Wednesday, December 01, 2010

The Trouble With Eric Cantona's "Very Easy" Revolution



A video starring former Manchester United and France forward Eric Cantona is getting big attention online. In the clip, Cantona puts forward an idea for a "very easy" revolution, calling for a mass withdrawal of funds from the banking system.

Even in his playing days, Cantona had a reputation as one of football's thinkers, which was earned through his behaviour both on and off the pitch. Most famously, his 1995 observation that "When the seagulls follow the trawler, it is because they think sardines will be thrown into the sea", confused and delighted the press pack in equal measure. More recently, Cantona has turned to acting, and had a starring role in Ken Loach's 2009 film Looking For Eric. In interviews, he spoke intelligently about the film's themes and the process of acting in general.

Now, as the economic crisis worsens for many people, Cantona believes that "I don't think we can be truly happy when we see misery all around us." Since street protest doesn't seem to be having an effect on government policy, and "the system is built on the power of the banks", "it can be destroyed through the banks" if "three million people...withdraw their money, and the banks crash." At that point, "the system collapses" and "they [politicians] will listen to us differently."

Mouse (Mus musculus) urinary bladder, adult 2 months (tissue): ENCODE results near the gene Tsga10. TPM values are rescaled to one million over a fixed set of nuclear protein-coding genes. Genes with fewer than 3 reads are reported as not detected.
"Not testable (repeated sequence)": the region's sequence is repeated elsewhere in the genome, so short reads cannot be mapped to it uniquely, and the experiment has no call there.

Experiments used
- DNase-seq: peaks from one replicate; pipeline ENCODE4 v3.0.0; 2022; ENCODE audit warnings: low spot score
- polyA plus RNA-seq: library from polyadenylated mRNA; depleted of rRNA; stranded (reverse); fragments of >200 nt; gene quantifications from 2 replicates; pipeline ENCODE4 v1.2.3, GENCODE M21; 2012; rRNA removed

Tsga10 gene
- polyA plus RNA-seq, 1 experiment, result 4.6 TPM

Bank Run 2010 claim that 14,000 people have agreed to take part in the day of action on 7th December. But there are many problems with Cantona's idea. Firstly, in global terms, not many people will take part. Even if 140,000 people withdrew an average of £1,000 simultaneously, that would 'only' add up to £140 million. Governments around the world are throwing trillions at the banking sector, because the financial aristocracy has a firm grip on the levers of power. When compared to the financial clout held by a tiny parasitic elite, even a mass action pales into insignificance.

But even if the entire population of Britain (for example) withdrew an average of £1,000 each, costing the banks about £60 billion, what would follow? Well, as burglars toured the nation checking under beds, the government would simply give the banks another £60 billion in bailout money, should they ask for it. This money would then be recouped in yet more drastic cuts, leaving those with least under their beds even more vulnerable.

Though Cantona's intentions may well be honourable, he has not given his scheme sufficient thought. Revolutions are not isolated, cataclysmic events. On the contrary, they are the result of long, protracted struggles, during which the new society grows in the shell of the old. They are made in workplaces, in neighbourhoods, and yes, on the streets. Consumer power is no substitute for workers' power.
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